Garden Update, March 15, 2015

It’s been a crazy couple of weeks here and I’ve just been working too hard and been too tired to put any updates here. That’s the problem with garden blogs, when you’re actually gardening it’s tough to get the energy to do the computer work. I know there’s actually 3 or 4 people who read this, so I try to put some info up now and then. By the way, once again, if someone reading this has any ideas or material to contribute please just let me know. I started this with the intention of it being a cooperative effort as I couldn’t find much info about gardening here in the Pacific Northwest and I don’t have the energy these days in my old age to really do what I’d like to do with the site.

The weather’s been fantastic for the last couple of weeks, warming and sunny with almost no rain in that time. That means the gardens are dry enough to be able to work and the perennials are starting to bud out so mulching and pruning needs to get finished NOW! In fact, I got to the grapes too late and they’ve been weeping pretty badly, so I hope they heal up and recovers soon.

There’s a good weather blog at Channel 12 Weather Blog. It’s run by the meteorologist for Channel 12 in PDX and there’s a ton of good info. He says that the models show warm weather continuing and that it’s time to get the early crops in. Normally our 90 percent frost free date here is about May 1 but it looks like it’s going to be a lot earlier this year.

Here’s what my garden looked like 13 months ago…

Here’s some pictures from a couple of days ago…

I’ve got a lot of starts that I put in a few weeks ago and have had under lights, but I’ve moved them out to the greenhouse and they’re growing like mad with the warm sunny weather. The temperature of the greenhouse runs in the low to mid 90’s during the day when it’s sunny, so the tomatoes are loving it. I have to admit when I planned the greenhouse I worried a lot about keeping it warm, but it turns out the big issue is actually keeping it cool. In the summer, even with both doors open, it’s hard to keep it under 100 during the day. Tomatoes do ok with it but not much else handles it too well, although eggplants did well one year and this year I’ll be trying cucumbers to see how they do.

It looks like we’re going to have a few days of partly cloudy weather and then more rain, the next 10 day forecast doesn’t show much sun, so it’s good to have so much outdoor work done but I’m sure paying for it. I have snow peas, snap peas, carrots, several types of onions, several types of potatoes, some poppies and about 900 new strawberry plants in the ground already and they’ll love this weather. Next week I’m going to pull out my box of row cover I saved from last year and get that set up for the plantings that are in.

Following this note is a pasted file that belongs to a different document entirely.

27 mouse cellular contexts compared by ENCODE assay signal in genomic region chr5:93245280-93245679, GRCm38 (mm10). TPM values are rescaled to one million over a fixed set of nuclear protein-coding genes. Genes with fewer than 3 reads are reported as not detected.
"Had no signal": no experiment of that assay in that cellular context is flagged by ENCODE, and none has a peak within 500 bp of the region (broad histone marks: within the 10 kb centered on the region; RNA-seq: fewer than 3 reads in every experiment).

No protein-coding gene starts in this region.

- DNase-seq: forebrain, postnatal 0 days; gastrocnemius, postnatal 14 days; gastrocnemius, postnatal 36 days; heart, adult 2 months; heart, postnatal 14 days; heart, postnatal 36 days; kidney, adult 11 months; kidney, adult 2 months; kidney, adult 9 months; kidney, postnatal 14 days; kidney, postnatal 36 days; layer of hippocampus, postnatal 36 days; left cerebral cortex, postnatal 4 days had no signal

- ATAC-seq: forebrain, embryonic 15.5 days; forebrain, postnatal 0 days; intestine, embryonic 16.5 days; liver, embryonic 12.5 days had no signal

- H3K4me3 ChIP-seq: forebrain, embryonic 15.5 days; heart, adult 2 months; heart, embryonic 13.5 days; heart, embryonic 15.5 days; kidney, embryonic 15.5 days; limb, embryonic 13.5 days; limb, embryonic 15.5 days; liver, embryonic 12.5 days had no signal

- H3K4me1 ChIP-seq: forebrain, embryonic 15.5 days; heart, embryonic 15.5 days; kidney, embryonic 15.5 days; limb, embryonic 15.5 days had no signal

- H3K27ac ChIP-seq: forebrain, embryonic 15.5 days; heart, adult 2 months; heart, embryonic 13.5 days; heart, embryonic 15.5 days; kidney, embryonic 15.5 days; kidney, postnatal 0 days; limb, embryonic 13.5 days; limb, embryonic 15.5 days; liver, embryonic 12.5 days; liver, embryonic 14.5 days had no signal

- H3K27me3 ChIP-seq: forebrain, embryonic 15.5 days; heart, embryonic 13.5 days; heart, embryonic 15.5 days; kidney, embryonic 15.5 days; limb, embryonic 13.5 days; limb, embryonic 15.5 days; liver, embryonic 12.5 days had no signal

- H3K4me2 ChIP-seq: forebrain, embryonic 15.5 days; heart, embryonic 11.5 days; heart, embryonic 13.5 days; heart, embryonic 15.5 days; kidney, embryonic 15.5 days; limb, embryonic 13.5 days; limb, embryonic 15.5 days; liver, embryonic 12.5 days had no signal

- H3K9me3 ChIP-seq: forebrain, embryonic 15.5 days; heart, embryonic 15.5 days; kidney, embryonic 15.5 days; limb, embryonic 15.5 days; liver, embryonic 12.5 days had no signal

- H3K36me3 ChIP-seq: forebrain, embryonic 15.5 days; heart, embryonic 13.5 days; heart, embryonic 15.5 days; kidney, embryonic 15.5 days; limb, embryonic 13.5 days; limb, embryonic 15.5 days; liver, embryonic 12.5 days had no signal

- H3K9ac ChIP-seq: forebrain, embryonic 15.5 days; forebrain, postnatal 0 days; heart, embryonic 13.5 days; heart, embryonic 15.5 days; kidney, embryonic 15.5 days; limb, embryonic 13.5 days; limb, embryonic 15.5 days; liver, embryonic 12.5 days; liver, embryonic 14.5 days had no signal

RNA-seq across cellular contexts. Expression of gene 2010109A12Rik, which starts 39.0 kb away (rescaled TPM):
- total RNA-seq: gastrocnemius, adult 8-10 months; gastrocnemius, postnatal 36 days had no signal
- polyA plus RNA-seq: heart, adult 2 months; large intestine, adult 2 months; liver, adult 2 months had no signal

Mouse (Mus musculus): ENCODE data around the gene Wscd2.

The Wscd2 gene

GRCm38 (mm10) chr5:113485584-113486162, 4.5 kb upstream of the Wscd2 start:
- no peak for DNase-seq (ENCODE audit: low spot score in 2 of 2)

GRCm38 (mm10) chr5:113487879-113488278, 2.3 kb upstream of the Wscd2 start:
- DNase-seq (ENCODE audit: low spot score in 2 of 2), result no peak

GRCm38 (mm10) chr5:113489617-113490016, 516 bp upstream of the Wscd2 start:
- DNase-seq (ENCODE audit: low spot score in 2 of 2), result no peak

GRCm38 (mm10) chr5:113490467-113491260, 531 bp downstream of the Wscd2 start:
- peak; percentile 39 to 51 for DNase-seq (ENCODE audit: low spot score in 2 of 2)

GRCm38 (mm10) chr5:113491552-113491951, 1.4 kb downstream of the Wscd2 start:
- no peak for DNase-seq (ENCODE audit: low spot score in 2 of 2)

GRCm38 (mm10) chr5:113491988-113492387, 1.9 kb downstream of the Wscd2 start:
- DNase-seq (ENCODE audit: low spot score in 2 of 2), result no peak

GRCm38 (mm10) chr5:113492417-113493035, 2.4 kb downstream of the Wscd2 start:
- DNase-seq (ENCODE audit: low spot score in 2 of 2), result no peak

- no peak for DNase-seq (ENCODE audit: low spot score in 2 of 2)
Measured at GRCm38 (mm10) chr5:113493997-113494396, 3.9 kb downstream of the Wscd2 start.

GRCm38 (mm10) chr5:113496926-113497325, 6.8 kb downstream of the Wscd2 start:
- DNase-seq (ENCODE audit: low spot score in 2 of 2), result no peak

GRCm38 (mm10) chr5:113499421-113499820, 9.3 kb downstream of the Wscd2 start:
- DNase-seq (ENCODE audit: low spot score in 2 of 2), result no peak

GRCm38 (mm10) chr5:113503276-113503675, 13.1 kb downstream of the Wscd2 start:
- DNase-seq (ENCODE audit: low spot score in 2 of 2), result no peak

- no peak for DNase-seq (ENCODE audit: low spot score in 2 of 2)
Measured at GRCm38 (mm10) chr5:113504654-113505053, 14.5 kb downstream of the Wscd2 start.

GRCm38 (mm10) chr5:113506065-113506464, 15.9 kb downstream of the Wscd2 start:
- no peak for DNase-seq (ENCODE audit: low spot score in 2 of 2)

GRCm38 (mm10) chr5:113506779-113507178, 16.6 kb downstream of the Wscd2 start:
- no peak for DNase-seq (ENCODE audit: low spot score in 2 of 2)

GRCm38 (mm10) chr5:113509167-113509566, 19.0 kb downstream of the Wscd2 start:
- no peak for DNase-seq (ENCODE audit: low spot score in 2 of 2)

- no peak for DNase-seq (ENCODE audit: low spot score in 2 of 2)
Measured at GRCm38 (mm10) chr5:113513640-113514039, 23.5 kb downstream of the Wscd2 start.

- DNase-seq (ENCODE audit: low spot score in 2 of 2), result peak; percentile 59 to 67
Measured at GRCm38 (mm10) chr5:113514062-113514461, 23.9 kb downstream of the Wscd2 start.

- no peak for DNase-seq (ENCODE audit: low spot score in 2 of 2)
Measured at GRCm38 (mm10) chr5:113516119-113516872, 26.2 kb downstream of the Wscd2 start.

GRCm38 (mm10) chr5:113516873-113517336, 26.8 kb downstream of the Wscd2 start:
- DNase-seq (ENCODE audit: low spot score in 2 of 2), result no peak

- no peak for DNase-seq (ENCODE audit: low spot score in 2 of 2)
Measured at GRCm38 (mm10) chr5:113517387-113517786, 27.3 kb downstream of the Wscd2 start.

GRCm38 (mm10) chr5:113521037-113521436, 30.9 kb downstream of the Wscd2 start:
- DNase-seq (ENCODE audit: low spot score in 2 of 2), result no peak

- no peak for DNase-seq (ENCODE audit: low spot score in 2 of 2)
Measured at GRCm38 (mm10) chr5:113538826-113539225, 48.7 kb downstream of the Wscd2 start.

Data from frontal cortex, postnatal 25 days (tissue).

When I get some energy I hope to put up an article about this year’s tomato plans, hopefully in the next few days.

Good News / Bad News

I just realized I’ve been lousy about taking pictures this year, I’ll put some up soon to show some of what’s going on this Spring.

The bad news is that the two hives I thought were alive but not in great health are in fact both dead.  The bees I saw going in and out were actually from my top bar hive (TBH) raiding the honey in the dead hives.  I went out today and opened them up and discovered no bees in them, so decided I should remove the honey and clean up the hives before wax moths take over.

I don’t understand what happened to the Italian hive.  There were two deep supers for the brood box, the bottom was almost all old, empty comb, some even with mold on it, while the top super was almost completely full of honey.  All I can figure is that towards the end of the summer something happened to the queen and the hive gradually died out, leaving the new store of honey intact.  The other hive I thought was alive but struggling was the same, but it had just a tiny bit of honey.

The only good news is that I cleaned out the honey from the Italian hive and ended up with more than a 5 gallon bucket full of chunks of honey-filled comb.  It weighs at least 50 pounds altogether and I suspect it’s at least 90 percent honey by weight, so I guess even if I just figure I got 40 pounds of honey for my $100 investment in the nuc of bees that’s a darned good deal these days.  I just need to crush it up and strain it to get the honey out and I should end up with a lot of good wax out of it also.  There’s a fair amount of nice built-out comb to save for bait hives and such, and a little that just looks nasty that I’ll melt down and filter, maybe to make candles or such.

There is one other bit of good news, which is that my TBH is doing GREAT.  Tremendous numbers of bees going in and out, mostly bringing back pollen, but of course many of them are over cleaning up the honey from the hives I harvested this morning.  Hundreds of bees are working the frames that have bits of honey still on them so the bees are having a great time.  It will take them a few days to clean them up as I left a fair bit for them, although the fruit trees and some flowers are blooming well so there’s no shortage of pollen for them.

With one really good hive I’m not going to order any bees this year, but I’ll keep an ear out for swarms and see if I can’t get one or two.  I’ll also see if I can’t split the TBH in April or May as it’s so full I’m sure it will swarm otherwise.